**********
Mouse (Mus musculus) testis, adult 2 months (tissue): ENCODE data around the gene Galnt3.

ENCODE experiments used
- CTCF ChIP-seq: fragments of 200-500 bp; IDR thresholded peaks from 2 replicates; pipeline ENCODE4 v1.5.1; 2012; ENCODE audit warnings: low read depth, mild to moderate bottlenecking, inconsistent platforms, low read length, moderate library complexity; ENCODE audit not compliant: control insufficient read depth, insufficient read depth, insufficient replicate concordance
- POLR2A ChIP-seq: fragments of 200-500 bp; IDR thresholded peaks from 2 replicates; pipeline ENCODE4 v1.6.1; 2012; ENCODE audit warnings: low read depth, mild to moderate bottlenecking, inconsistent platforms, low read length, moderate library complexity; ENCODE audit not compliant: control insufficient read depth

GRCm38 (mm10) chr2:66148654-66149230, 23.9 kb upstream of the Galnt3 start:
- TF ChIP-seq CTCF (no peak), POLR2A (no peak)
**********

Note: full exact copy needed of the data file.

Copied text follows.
Mouse (Mus musculus) testis, adult 2 months (tissue): ENCODE data around the gene Galnt3.

ENCODE experiments used
- CTCF ChIP-seq: fragments of 200-500 bp; IDR thresholded peaks from 2 replicates; pipeline ENCODE4 v1.5.1; 2012; ENCODE audit warnings: low read depth, mild to moderate bottlenecking, inconsistent platforms, low read length, moderate library complexity; ENCODE audit not compliant: control insufficient read depth, insufficient read depth, insufficient replicate concordance
- POLR2A ChIP-seq: fragments of 200-500 bp; IDR thresholded peaks from 2 replicates; pipeline ENCODE4 v1.6.1; 2012; ENCODE audit warnings: low read depth, mild to moderate bottlenecking, inconsistent platforms, low read length, moderate library complexity; ENCODE audit not compliant: control insufficient read depth

GRCm38 (mm10) chr2:66148654-66149230, 23.9 kb upstream of the Galnt3 start:
- TF ChIP-seq CTCF (no peak), POLR2A (no peak)